However, there are instances where the declaration of a dividend and a simultaneous loan agreement do not necessarily disallow the deduction of the expenditure of interest on the loan. The purpose of the loan agreement must be to generate income (SARS v Scribante Construction (Pty) Ltd (64 SATC 379)). In these instances the courts will look broadly at the circumstances and the reasoning behind the company’s financial decisions in declaring the dividend.

What is the maximum interest a shareholder may charge to a company?

There is no maximum interest rate a shareholder may charge on their loan to the company. Without the application of the National Credit Act, we are left to look to case law for guidance on the circumstances where interest rates are considered exorbitant or usurious.

In African Dawn Property Finance 2 (Pty) Ltd v Dreams Travel and Tours CC and others [2011] 3 All SA 345 (SCA) (the leading case on usury post-repeal of the Usury Act), the Supreme Court of Appeal upheld an appeal from the High Court and enforced a loan agreement charging interest of 6.5% per month. The National Credit Act did not apply to this transaction as the loan amount exceeded the threshold at the time, as prescribed by the regulations. Since the NCA was in effect, the Usury Act was also not applicable to this transaction.

The SCA held that in the absence of legislation, whether or not a transaction is usurious fell to be determined in terms of the common law – which does not fix a rate of interest beyond which a transaction is considered usurious. Without more concrete guidance, to determine if there is an instance of usury there would need to be an element of fraud, oppression or extortion present in the transaction. Naturally, this is contrary to the spirit, purport and objects of the Constitution – in terms of which all law must be interpreted.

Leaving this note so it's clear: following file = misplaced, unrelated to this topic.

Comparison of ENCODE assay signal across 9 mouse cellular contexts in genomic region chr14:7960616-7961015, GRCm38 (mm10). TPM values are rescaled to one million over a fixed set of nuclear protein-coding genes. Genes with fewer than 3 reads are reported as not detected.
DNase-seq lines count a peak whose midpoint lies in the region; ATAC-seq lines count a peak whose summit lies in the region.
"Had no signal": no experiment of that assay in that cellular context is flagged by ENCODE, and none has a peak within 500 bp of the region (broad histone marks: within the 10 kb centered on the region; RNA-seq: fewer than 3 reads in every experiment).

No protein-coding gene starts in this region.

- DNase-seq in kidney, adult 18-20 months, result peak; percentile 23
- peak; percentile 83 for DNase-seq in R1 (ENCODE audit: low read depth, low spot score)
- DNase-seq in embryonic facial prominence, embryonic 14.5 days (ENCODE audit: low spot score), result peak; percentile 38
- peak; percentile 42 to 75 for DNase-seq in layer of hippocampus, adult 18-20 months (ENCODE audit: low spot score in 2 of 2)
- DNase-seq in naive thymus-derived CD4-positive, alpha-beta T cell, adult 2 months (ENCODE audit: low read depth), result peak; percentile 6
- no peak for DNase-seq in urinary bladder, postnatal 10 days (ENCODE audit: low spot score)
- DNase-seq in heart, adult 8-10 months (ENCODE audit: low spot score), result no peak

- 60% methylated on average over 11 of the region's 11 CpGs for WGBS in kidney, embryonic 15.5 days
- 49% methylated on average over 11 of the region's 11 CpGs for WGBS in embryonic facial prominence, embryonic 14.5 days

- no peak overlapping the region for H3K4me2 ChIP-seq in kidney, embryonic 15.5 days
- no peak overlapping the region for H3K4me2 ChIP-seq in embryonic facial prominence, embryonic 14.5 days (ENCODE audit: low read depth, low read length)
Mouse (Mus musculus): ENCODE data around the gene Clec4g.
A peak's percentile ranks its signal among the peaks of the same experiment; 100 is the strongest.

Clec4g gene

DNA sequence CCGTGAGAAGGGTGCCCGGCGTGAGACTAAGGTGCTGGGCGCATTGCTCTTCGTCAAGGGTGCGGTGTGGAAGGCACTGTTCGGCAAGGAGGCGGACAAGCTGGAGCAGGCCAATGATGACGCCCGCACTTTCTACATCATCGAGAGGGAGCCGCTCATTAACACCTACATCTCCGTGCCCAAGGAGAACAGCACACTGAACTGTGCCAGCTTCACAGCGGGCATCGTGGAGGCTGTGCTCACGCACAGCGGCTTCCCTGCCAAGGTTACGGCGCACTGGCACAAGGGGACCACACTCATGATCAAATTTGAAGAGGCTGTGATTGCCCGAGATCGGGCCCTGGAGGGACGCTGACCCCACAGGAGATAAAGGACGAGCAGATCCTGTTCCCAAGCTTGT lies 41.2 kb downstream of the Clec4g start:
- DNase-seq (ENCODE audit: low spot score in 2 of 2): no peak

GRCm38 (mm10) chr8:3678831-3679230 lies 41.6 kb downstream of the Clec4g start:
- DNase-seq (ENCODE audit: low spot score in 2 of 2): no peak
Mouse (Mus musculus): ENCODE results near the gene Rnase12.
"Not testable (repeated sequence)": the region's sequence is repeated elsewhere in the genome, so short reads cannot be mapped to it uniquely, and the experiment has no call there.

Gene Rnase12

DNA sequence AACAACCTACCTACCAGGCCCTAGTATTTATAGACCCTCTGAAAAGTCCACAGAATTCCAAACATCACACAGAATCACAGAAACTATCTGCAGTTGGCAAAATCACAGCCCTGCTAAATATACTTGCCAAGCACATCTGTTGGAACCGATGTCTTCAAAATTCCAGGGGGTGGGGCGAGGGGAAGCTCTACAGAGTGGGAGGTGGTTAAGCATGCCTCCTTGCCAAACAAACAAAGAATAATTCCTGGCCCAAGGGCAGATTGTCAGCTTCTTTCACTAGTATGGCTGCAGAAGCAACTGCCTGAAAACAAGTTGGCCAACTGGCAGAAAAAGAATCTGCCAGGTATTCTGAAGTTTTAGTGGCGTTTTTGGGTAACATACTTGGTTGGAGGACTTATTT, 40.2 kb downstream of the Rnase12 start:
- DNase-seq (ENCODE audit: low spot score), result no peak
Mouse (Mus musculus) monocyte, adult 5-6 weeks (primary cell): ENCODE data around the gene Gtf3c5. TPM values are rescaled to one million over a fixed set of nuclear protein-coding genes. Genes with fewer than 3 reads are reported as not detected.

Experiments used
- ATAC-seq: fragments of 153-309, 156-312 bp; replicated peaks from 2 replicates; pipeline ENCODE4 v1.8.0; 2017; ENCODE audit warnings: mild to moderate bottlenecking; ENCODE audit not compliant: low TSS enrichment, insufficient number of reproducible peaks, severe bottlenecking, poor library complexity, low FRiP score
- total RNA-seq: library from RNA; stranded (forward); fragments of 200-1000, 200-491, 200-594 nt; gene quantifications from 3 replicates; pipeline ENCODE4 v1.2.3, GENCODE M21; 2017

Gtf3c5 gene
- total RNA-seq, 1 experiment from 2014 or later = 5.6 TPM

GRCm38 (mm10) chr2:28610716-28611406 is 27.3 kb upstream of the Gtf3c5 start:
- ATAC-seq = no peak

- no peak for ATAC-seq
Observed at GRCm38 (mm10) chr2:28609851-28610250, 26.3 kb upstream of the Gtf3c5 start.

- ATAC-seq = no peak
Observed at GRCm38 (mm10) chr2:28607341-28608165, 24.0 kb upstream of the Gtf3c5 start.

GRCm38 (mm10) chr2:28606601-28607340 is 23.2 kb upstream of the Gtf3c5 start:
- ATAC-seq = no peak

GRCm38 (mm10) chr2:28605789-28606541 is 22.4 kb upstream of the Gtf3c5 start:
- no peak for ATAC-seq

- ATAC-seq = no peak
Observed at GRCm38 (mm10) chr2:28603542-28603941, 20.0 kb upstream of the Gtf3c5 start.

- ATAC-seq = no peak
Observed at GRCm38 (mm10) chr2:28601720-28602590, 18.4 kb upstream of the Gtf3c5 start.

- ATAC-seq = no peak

Accordingly, interest rates must be interpreted with regard to the context of the contract in terms of which they are charged. Interest rates as high as 30% per annum (the top end of some academics’ research) are perfectly legal. However, when preparing a claim for outstanding interest amounts owing, parties must be aware of the in duplum rule and may not claim arrear interest that is in excess of the outstanding capital amount.


Contact us today for a consultation with one of our experienced commercial attorneys if you are considering entering into a loan agreement with the company you are a shareholder of.

About the author

Megan started her articles with Dunsters in 2020 and is a graduate of the University of Cape Town (B.COM PPE, LLB). Megan is in the commercial team at Dunsters and enjoys working on drafting all kinds of contracts as may suit our clients’ needs. Her areas of interest lie broadly in the commercial sphere, with a more specialised focus on technology and the law. Megan also writes and oversees the editing of our insights and articles.

In her spare time Megan is Chairperson of the Cape Town Candidate Attorneys’ Association, loves to paint and prefers to spend her weekends outdoors. Cold-water swimming, running and hiking, she is keen on all the outdoor activities Cape Town has to offer.